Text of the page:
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The Reformed Baptism Form

The Reformed Form for the Administration of Baptism is one of the most important of all the secondary confessions of many Reformed churches worldwide.
The commentary sets forth the Reformed doctrine of baptism as sign and seal, the doctrine of the covenant of God with the children of believers.

Order your copy today!

 

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Who is Annemie Godbehere?

We thought our readers would like to see a picture of Annemie Godbehere, translator of our latest publication, The Reformed Baptism Form. This photo is of Annemie talking to Rev. Stewart at the British Reformed Fellowship Conference in 2012.

 

For further information on Annemie, see 'A Word About the Translator' in the new book, The Reformed Baptism Form.

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The Importance of the Reformed Baptism Form

The Reformed Form for the Administration of Baptism is one of the most important of all the secondary confessions of many Reformed churches worldwide. It is certainly the most read in the churches. In its original form dating from the late 1500s, soon after the Protestant Reformation, it received its present form and official standing from the Synod of Dordt in 1618/1619.

In various languages, including the Dutch, the Form functions at the baptism of adult converts and of the infant children of believers in many Reformed churches everywhere in the world. By virtue of its use to administer, solemnize, and explain the sacrament of baptism, this form is read in the worship services of Reformed churches more often than any other creed or form, with the exception of the Heidelberg Catechism.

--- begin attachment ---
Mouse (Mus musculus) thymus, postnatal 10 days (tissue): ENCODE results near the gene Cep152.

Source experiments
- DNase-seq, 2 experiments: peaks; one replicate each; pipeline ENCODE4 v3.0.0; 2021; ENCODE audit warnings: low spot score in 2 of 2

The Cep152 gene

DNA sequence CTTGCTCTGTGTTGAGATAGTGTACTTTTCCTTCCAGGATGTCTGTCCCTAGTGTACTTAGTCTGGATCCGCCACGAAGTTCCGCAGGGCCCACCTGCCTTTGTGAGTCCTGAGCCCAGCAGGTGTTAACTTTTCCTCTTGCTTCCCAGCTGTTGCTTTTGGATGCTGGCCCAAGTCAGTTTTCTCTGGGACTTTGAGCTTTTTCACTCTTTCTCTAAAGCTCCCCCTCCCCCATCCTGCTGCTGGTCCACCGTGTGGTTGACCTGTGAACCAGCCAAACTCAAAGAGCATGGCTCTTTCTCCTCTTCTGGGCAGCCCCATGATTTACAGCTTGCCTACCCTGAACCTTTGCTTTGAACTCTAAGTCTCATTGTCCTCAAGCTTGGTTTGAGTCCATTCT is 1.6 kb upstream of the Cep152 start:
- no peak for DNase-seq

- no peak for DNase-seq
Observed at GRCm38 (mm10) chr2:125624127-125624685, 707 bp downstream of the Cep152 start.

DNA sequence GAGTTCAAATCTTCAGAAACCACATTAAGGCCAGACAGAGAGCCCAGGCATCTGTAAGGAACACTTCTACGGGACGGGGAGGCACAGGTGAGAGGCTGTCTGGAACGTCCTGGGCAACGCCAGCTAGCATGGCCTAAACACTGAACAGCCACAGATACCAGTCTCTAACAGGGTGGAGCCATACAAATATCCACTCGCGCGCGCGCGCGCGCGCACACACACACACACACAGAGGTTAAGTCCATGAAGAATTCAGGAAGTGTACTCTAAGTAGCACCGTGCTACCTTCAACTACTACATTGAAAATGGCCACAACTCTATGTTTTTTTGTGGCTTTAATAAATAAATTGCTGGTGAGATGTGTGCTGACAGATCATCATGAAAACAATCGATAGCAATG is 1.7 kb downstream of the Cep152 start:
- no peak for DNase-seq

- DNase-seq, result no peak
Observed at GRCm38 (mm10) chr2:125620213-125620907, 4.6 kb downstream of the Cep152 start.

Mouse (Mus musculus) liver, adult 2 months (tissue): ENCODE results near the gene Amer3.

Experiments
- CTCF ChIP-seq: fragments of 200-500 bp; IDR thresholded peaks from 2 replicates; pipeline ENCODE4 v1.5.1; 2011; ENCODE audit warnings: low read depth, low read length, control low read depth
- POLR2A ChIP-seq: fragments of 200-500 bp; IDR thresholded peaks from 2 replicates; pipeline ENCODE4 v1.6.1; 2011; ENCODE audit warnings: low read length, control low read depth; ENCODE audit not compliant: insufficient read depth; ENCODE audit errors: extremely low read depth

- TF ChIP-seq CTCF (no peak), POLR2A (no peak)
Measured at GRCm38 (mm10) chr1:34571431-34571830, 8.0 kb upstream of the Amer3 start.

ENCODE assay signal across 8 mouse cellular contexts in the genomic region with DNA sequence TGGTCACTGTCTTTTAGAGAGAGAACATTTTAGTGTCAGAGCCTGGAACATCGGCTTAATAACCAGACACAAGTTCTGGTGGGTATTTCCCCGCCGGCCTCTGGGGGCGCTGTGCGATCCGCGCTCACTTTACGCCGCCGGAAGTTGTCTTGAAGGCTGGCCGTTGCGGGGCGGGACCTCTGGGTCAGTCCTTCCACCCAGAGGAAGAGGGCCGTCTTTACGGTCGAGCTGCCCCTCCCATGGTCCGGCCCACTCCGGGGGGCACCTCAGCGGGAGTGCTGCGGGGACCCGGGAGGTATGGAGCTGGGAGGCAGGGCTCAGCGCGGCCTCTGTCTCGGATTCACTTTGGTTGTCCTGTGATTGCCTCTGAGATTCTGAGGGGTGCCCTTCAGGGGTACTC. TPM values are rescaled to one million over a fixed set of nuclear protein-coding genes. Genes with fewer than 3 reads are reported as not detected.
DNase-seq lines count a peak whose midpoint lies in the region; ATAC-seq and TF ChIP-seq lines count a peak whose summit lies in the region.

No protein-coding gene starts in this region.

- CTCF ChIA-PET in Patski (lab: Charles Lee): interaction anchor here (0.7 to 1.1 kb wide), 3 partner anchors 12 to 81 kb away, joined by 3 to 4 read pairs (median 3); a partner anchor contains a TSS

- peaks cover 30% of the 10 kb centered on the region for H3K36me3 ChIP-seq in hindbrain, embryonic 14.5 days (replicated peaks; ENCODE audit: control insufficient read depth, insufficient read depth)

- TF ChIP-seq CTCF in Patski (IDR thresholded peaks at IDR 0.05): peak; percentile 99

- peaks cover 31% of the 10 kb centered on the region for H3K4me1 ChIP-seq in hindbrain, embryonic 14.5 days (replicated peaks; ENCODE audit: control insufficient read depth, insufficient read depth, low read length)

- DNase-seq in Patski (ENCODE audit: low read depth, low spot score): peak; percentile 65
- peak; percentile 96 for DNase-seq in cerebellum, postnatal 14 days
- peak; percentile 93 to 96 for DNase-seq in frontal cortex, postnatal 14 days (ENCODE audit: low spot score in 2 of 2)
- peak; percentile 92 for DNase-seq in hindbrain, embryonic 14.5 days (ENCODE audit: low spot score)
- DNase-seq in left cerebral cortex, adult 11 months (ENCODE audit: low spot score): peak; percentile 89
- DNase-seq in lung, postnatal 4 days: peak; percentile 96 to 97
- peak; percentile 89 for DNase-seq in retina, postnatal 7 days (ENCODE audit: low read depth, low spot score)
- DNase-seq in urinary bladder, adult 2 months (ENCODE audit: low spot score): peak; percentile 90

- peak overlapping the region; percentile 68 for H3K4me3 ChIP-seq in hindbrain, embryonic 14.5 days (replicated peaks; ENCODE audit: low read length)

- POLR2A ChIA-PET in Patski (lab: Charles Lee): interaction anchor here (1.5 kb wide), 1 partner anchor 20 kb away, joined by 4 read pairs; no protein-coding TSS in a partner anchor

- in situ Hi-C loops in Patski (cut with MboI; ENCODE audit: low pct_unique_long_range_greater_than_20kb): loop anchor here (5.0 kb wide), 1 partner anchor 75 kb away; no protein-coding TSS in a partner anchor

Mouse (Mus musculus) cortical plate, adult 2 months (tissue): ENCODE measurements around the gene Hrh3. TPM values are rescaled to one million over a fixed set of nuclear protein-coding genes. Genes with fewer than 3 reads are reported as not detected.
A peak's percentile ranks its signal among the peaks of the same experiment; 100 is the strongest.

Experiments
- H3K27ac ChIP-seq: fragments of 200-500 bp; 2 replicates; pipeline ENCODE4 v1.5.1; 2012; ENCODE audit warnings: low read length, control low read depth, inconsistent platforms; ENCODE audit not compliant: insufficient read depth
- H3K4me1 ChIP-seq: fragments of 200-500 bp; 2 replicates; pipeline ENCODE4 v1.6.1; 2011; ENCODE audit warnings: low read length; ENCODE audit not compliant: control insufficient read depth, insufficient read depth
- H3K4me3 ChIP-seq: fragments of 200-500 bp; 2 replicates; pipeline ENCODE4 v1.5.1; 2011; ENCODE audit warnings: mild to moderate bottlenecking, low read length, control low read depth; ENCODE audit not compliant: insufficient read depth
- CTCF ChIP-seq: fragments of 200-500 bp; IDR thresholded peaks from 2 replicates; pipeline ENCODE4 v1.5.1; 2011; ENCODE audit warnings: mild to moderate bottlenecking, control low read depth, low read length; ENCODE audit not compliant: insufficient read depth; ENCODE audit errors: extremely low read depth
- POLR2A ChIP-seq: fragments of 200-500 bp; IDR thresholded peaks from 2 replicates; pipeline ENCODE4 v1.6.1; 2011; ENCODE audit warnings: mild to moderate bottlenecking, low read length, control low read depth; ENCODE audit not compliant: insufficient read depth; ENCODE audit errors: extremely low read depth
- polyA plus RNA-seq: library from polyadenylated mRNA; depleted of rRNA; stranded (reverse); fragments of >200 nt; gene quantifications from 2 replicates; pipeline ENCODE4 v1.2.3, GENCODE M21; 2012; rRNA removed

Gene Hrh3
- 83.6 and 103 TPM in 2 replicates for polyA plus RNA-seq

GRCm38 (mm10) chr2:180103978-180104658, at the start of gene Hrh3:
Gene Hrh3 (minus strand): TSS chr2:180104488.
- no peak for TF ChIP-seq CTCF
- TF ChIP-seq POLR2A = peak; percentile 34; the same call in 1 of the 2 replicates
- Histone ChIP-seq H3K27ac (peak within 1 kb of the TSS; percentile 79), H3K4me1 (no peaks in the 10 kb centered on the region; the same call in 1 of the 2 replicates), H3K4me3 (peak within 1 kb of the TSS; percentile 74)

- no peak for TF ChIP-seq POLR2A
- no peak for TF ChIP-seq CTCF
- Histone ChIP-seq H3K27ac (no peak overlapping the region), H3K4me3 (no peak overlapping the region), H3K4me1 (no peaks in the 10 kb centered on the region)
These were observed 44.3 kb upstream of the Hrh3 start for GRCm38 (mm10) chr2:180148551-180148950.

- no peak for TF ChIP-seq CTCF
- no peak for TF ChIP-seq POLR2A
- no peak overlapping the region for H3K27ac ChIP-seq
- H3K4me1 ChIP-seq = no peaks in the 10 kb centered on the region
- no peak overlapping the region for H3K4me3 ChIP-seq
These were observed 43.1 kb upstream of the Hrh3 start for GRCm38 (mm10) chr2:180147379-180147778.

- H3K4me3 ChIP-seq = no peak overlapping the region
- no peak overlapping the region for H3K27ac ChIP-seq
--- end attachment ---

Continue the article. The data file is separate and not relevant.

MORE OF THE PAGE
Lacking has been a thorough, faithful, sound commentary on the Baptism Form in the English language.
    
This lack is now met by a translation into English for the first time of the authoritative, if not definitive, commentary on the form by the highly qualified and esteemed Dutch pastor and theologian, Dr. B. Wielenga, Ons Doopsformulier (in the English translation of the commentary, The Reformed Baptism Form: A Commentary. Kok of Kampen published Wielenga’s commentary in 1906.
    
The 448 page commentary includes chapters on “The Doctrine of Baptism in General”; “The Doctrine of Infant Baptism in Particular”; “The Prayer before Baptism”; “Admonition to the Parents”; and the “Prayer of Thanksgiving after Baptism.”